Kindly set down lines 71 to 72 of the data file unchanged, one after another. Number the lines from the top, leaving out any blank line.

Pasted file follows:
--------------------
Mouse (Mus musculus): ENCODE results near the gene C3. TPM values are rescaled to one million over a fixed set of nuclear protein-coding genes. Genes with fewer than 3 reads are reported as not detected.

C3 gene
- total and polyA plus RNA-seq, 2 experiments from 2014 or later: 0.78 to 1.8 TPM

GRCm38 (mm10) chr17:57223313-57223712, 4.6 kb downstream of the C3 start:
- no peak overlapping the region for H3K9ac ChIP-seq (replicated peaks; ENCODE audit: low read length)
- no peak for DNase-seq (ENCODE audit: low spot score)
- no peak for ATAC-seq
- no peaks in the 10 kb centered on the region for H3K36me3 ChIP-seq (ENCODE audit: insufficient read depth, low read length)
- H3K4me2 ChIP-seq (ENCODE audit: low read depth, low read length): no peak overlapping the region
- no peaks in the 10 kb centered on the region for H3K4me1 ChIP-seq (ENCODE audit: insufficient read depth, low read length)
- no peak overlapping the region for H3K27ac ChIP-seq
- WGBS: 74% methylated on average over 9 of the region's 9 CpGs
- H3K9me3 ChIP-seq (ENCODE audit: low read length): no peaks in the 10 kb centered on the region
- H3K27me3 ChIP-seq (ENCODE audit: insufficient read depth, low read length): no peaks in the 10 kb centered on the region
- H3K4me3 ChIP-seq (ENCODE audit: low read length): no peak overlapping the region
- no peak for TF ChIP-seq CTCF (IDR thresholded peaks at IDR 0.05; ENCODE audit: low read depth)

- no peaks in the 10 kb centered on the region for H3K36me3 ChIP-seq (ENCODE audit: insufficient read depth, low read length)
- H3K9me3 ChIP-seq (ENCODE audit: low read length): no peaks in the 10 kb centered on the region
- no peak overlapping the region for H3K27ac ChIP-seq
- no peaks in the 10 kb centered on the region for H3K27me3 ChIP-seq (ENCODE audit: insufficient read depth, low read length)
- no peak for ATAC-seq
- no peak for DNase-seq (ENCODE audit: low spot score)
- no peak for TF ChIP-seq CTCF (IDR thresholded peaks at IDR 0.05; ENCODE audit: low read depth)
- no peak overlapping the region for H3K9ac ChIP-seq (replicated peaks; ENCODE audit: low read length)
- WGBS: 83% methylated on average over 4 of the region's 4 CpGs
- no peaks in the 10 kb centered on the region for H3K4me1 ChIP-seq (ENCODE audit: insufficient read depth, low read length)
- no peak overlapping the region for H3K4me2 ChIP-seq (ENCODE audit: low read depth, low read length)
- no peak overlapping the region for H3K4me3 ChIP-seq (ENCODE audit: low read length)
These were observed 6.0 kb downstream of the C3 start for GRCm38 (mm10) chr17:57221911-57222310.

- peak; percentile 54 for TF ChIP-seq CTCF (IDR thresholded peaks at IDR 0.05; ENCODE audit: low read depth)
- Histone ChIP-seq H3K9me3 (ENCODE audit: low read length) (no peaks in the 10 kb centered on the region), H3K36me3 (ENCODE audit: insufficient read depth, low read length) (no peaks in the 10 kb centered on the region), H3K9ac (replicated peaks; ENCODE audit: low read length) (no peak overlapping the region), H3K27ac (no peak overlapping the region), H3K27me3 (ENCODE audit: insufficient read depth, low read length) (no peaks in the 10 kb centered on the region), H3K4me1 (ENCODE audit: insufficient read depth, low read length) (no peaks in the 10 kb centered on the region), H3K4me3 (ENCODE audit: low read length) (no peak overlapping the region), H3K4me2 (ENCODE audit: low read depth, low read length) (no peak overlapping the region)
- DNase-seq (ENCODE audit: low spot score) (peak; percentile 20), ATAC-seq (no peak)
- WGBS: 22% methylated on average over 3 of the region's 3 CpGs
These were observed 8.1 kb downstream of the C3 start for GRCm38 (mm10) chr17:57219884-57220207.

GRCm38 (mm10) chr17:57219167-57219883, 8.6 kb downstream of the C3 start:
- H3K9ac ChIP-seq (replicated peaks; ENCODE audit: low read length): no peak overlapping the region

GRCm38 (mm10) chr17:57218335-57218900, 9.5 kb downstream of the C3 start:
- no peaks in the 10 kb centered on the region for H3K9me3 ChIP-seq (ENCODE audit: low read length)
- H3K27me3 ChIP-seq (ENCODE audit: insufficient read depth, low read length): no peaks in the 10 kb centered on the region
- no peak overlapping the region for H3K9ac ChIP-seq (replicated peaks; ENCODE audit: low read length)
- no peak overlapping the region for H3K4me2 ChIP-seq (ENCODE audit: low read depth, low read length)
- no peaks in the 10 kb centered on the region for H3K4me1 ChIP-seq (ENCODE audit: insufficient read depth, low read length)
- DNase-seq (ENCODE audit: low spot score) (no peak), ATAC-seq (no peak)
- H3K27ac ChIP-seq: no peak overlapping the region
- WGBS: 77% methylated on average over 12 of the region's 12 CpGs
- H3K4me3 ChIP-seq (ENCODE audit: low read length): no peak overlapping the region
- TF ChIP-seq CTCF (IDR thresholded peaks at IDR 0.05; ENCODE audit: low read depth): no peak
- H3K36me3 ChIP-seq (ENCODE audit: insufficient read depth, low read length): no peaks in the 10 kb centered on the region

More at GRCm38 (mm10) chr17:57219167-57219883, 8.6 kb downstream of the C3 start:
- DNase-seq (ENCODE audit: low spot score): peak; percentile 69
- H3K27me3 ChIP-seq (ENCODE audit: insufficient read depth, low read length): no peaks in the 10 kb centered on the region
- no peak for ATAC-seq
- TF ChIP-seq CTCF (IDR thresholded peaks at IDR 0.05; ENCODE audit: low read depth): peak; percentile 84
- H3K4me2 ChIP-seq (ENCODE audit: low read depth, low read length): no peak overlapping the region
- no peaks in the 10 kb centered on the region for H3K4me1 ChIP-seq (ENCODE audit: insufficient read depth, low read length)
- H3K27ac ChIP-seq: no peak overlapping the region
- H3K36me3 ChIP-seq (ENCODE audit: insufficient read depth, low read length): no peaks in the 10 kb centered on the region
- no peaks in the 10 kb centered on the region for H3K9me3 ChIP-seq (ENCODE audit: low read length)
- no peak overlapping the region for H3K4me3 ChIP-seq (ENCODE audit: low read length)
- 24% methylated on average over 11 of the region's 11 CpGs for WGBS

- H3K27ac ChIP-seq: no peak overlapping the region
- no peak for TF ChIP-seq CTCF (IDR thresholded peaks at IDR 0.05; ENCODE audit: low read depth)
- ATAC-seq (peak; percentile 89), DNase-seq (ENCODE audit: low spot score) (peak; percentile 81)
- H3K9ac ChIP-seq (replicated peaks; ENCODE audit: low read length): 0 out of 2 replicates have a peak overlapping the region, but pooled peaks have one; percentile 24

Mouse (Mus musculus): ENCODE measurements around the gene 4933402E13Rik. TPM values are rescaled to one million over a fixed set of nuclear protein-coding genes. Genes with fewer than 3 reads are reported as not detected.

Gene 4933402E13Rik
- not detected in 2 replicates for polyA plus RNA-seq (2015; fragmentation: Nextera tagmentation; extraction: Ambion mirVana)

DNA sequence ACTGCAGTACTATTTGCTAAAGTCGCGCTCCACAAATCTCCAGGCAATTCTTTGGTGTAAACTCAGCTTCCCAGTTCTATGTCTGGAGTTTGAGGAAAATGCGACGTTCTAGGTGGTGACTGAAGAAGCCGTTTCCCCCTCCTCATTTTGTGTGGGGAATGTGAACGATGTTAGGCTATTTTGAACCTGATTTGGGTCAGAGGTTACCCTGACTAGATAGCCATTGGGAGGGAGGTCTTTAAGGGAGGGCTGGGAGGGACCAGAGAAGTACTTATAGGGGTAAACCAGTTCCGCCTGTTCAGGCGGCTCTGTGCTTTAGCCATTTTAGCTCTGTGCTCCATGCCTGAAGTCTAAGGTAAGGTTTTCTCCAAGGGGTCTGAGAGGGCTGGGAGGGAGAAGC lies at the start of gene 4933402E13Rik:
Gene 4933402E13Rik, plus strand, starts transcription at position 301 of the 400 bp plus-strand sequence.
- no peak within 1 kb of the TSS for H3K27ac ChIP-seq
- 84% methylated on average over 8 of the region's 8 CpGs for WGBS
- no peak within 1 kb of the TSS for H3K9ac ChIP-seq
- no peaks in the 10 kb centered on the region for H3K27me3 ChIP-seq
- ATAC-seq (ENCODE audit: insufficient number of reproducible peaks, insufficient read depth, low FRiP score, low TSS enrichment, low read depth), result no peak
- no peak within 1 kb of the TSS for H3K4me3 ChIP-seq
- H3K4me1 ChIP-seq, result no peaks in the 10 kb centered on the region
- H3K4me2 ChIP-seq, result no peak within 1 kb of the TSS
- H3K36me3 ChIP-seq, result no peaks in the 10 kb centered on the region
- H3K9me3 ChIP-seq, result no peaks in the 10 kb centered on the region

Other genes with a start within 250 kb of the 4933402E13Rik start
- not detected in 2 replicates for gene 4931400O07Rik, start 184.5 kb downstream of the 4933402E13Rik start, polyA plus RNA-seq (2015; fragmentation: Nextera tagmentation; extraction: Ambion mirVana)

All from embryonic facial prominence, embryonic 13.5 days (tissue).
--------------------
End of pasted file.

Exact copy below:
- 84% methylated on average over 8 of the region's 8 CpGs for WGBS
- no peak within 1 kb of the TSS for H3K9ac ChIP-seq